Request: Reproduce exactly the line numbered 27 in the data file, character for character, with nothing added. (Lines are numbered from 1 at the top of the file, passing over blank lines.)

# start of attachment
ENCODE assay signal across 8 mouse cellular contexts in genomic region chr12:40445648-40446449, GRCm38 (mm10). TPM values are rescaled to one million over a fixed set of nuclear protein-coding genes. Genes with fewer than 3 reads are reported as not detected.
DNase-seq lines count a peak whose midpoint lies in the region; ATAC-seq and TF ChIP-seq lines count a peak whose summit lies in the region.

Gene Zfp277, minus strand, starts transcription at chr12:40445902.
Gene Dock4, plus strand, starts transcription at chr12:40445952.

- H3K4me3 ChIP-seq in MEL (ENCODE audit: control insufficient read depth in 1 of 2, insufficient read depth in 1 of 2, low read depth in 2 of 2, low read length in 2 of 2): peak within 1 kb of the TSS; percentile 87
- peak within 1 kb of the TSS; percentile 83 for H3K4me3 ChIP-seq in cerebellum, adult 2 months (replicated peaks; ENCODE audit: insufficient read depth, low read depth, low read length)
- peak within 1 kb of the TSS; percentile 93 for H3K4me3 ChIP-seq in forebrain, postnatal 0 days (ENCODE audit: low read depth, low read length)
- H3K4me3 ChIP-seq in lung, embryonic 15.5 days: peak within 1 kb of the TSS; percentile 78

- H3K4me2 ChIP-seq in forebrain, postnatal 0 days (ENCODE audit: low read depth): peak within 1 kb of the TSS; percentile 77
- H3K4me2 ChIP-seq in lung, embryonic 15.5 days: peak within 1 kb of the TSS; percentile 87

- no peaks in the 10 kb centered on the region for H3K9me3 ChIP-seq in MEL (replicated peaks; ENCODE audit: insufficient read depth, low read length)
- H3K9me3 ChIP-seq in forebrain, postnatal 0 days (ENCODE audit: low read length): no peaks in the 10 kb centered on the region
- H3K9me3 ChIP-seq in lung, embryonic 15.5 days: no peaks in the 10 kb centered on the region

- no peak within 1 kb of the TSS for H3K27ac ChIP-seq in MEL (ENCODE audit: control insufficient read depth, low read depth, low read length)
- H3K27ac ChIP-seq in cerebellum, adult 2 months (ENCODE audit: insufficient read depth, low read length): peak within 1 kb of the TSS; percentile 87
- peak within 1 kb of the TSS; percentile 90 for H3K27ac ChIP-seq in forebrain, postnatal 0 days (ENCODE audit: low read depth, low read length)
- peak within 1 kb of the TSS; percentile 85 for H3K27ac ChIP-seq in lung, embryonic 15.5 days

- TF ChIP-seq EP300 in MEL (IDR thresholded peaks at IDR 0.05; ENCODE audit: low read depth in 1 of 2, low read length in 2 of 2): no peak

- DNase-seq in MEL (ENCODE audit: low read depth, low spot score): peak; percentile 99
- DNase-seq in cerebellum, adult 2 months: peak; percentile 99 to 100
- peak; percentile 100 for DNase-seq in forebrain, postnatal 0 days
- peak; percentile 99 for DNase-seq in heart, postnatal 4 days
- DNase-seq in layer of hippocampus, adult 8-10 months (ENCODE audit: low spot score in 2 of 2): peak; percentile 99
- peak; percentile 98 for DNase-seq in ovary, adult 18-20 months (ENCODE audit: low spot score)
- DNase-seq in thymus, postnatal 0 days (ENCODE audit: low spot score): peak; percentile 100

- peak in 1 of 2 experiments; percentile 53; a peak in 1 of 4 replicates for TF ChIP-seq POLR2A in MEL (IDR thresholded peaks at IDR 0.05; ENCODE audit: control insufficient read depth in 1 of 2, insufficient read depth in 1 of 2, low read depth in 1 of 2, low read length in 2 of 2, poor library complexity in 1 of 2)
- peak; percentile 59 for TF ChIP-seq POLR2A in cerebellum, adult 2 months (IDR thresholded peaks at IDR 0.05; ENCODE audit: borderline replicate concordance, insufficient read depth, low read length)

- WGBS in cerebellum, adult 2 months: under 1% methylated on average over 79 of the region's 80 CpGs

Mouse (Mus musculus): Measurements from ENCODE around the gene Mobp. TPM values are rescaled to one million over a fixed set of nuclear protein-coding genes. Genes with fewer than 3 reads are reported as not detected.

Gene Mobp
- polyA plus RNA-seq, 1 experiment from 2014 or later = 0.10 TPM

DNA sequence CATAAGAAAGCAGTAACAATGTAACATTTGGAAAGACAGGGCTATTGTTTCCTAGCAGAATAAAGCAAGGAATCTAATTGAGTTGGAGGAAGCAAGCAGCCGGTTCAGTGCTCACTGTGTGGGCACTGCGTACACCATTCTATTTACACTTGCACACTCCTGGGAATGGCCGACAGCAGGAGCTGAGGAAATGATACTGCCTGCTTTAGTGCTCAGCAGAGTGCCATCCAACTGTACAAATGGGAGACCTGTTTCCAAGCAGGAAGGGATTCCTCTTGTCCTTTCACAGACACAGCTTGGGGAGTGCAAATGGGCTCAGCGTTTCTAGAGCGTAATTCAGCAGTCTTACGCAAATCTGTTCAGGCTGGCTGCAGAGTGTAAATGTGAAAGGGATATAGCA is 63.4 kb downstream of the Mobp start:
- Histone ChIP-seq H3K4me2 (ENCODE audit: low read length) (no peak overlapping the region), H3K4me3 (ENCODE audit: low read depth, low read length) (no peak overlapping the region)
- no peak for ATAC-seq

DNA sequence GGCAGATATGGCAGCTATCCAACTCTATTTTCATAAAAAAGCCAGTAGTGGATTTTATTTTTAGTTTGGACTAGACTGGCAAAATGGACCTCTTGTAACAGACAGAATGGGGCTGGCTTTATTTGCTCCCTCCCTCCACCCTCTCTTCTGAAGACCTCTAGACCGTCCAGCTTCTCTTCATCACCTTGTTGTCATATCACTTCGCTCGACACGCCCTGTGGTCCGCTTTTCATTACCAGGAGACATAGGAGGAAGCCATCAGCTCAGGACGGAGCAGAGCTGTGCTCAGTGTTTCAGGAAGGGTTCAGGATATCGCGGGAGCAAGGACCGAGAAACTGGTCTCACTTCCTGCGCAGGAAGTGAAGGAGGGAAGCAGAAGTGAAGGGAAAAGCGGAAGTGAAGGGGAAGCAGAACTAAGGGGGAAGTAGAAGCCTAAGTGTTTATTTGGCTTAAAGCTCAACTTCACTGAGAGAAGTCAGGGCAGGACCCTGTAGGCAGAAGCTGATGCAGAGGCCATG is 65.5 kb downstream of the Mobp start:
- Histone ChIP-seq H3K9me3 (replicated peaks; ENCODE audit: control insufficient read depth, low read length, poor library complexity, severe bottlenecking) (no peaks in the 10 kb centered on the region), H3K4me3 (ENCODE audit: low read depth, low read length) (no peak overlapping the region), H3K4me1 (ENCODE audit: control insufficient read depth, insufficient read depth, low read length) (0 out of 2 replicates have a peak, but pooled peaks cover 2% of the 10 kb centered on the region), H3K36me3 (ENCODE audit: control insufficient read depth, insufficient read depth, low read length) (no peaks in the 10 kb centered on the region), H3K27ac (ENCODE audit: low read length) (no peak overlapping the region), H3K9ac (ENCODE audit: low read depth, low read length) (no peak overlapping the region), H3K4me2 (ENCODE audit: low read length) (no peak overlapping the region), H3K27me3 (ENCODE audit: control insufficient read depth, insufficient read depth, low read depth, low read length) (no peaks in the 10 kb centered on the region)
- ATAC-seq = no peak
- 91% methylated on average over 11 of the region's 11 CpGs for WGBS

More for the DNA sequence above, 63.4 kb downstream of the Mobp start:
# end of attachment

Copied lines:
- peak; percentile 59 for TF ChIP-seq POLR2A in cerebellum, adult 2 months (IDR thresholded peaks at IDR 0.05; ENCODE audit: borderline replicate concordance, insufficient read depth, low read length)